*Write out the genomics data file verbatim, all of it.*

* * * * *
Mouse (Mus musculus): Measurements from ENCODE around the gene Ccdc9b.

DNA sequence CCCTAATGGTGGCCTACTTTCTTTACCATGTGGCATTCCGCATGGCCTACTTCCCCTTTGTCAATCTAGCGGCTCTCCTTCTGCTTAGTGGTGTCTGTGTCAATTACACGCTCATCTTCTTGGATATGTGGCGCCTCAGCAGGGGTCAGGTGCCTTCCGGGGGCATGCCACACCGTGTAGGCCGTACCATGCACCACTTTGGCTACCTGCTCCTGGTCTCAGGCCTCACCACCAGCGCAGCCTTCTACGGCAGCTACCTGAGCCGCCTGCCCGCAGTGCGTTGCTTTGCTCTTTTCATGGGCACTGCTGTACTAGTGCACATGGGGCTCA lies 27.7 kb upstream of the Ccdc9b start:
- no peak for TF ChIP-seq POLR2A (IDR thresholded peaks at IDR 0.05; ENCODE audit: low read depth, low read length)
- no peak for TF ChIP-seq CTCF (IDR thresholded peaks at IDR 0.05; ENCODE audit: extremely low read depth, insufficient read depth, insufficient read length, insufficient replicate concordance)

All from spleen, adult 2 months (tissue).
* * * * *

Mouse (Mus musculus): Measurements from ENCODE around the gene Ccdc9b.

DNA sequence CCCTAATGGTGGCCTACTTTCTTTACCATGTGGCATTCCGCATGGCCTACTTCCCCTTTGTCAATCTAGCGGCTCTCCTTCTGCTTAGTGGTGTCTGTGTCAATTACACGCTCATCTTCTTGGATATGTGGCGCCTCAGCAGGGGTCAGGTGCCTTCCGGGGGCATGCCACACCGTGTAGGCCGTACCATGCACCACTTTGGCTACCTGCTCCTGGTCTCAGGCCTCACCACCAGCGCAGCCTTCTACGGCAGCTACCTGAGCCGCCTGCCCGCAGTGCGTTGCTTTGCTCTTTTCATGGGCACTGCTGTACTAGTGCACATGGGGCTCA lies 27.7 kb upstream of the Ccdc9b start:
- no peak for TF ChIP-seq POLR2A (IDR thresholded peaks at IDR 0.05; ENCODE audit: low read depth, low read length)
- no peak for TF ChIP-seq CTCF (IDR thresholded peaks at IDR 0.05; ENCODE audit: extremely low read depth, insufficient read depth, insufficient read length, insufficient replicate concordance)

All from spleen, adult 2 months (tissue).